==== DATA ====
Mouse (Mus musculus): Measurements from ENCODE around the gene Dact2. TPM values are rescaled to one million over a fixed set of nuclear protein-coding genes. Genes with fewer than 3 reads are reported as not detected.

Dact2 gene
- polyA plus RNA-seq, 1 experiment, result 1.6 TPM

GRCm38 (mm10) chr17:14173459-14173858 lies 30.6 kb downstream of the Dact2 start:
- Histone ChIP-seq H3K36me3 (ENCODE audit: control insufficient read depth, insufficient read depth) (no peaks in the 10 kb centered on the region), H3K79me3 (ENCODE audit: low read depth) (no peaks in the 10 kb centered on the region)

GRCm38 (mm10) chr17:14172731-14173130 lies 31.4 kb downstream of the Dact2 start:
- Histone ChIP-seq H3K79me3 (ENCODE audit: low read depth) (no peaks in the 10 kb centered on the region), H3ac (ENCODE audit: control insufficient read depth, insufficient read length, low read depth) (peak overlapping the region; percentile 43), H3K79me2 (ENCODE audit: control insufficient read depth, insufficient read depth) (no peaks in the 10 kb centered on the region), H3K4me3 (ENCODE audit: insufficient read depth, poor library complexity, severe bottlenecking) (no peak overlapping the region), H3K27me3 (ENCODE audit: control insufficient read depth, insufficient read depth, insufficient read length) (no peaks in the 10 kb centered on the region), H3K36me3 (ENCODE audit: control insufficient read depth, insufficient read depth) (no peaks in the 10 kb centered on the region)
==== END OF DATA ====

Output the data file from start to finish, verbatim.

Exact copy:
Mouse (Mus musculus): Measurements from ENCODE around the gene Dact2. TPM values are rescaled to one million over a fixed set of nuclear protein-coding genes. Genes with fewer than 3 reads are reported as not detected.

Dact2 gene
- polyA plus RNA-seq, 1 experiment, result 1.6 TPM

GRCm38 (mm10) chr17:14173459-14173858 lies 30.6 kb downstream of the Dact2 start:
- Histone ChIP-seq H3K36me3 (ENCODE audit: control insufficient read depth, insufficient read depth) (no peaks in the 10 kb centered on the region), H3K79me3 (ENCODE audit: low read depth) (no peaks in the 10 kb centered on the region)

GRCm38 (mm10) chr17:14172731-14173130 lies 31.4 kb downstream of the Dact2 start:
- Histone ChIP-seq H3K79me3 (ENCODE audit: low read depth) (no peaks in the 10 kb centered on the region), H3ac (ENCODE audit: control insufficient read depth, insufficient read length, low read depth) (peak overlapping the region; percentile 43), H3K79me2 (ENCODE audit: control insufficient read depth, insufficient read depth) (no peaks in the 10 kb centered on the region), H3K4me3 (ENCODE audit: insufficient read depth, poor library complexity, severe bottlenecking) (no peak overlapping the region), H3K27me3 (ENCODE audit: control insufficient read depth, insufficient read depth, insufficient read length) (no peaks in the 10 kb centered on the region), H3K36me3 (ENCODE audit: control insufficient read depth, insufficient read depth) (no peaks in the 10 kb centered on the region)